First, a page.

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Gold prices tiptoed higher on Monday, recovering a quarter of what was lost in last week’s manic selling, which came despite a flood of imminent U.S. stimulus money promised by the incoming Biden administration.

Both futures and spot prices of gold, which reflect real-time trades in bullion, settled up 0.8% in a partial regain of the 4% they lost Friday.

President-elect Joe Biden has signaled that sending out $2,000 checks for most Americans as coronavirus relief will be one of his orders of business after he takes office on Jan. 20. Biden has also said he plans to push out at least two more comprehensive stimulus packages that could add trillions to the U.S. federal debt, already estimated at $3.8 billion for 2020.

In ordinary times, the combined impact of such spending on the dollar logically makes gold a natural hedge.

Yet, gold tumbled last week, losing more than $100 from Wednesday’s highs of above $1,960, as U.S. 10-year yields jumped more than 20% on the week, reaching March highs, on expectations that the Biden administration’s stimulus will also boost bonds. The Dollar Index rose along with the yields, recapturing its key 90-level and intensifying the slump in gold, which it was a contrarian trade to.

But gold’s rebound on Monday came despite the dollar index remaining above 90 — proving the metal’s safe-haven allure after last week’s logic-defying selloff.

{8830|Gold for February delivery}} on New York’s Comex settled up $15.40, or 0.8%, at $1,850 an ounce.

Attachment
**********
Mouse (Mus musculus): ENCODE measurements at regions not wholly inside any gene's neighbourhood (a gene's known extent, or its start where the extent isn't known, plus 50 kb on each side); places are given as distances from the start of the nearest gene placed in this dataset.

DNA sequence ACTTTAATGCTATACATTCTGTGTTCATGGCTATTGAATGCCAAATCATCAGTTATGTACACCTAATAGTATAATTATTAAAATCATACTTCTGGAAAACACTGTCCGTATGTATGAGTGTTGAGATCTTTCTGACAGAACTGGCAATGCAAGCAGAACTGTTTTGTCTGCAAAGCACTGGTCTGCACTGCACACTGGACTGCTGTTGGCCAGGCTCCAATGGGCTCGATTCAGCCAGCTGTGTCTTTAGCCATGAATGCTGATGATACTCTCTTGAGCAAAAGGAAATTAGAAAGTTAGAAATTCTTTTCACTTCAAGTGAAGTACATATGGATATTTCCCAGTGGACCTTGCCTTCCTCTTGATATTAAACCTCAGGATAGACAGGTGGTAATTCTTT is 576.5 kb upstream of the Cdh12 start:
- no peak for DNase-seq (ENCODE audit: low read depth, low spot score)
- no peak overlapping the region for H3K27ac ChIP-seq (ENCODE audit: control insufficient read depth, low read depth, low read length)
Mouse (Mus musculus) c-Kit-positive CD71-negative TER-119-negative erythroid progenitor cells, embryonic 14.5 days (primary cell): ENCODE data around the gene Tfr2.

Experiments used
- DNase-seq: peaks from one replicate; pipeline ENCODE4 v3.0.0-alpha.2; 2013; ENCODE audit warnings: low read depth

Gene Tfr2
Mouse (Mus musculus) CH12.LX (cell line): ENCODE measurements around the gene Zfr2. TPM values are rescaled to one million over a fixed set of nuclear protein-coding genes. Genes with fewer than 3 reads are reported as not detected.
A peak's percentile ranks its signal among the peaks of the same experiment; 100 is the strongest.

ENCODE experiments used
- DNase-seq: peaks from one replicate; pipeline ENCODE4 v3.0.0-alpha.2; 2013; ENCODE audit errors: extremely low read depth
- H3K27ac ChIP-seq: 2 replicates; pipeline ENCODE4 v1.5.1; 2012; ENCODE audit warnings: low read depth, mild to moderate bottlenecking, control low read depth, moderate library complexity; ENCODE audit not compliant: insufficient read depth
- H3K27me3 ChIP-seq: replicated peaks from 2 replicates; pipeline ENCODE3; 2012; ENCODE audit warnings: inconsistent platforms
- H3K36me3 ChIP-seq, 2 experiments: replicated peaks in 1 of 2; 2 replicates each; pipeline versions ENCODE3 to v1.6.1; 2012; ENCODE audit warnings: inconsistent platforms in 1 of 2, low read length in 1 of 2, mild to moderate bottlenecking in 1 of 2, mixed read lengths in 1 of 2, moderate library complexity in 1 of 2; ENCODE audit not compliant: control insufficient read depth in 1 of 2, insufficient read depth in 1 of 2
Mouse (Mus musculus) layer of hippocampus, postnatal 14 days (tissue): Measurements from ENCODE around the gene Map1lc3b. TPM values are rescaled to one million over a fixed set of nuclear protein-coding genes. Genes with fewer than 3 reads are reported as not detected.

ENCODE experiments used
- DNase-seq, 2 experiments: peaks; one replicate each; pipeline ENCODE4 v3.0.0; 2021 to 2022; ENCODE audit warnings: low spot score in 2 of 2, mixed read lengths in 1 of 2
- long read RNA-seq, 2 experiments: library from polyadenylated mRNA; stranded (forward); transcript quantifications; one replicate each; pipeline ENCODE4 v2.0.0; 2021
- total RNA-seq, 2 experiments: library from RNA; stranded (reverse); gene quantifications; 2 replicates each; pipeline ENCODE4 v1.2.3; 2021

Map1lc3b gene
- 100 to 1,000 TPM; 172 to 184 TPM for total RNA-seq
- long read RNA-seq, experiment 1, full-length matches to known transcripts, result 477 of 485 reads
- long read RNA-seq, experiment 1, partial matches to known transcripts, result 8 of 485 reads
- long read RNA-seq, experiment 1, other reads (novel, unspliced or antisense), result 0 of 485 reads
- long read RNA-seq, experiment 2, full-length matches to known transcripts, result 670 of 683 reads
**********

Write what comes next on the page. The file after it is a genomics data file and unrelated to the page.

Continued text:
On Friday alone, the benchmark gold futures contract lost 4.1%, while for last week, it slumped 3.2%.

“Despite charts that suggest gold looks like a falling knife, the fundamentals still make a sound argument for higher gold prices,” said Ed Moya, analyst at New York’s online broker OANDA. “The economy can’t warrant the current trajectory of Treasury yields and that will force the Fed to talk down rates and eventually adopt yield curve control.”

Federal Reserve Chair Jerome Powell is scheduled to speak on Thursday and could reaffirm interest rates at near zero through at least 2023, and that the path of the economy is significantly dependent on the course of the virus.

Other Fed speakers making appearances this week include Atlanta Fed President Raphael Bostic, Cleveland Fed President Loretta Mester, Boston Fed President Eric Rosengren, Fed Governor Lael Brainard, Philadelphia Fed President Patrick Harker and Fed Vice Chairman Richard Clarida.

Another reason for Friday’s tumble in gold: speculators dumping the yellow metal to chase record highs in bitcoin — which slumped on Monday, dousing some of the frenzy in the cryptocurrency not seen since 2018.

Expectations that U.S. consumer price inflation data on Wednesday will show a mild perk could keep gold trading above $1,850, some analysts said.


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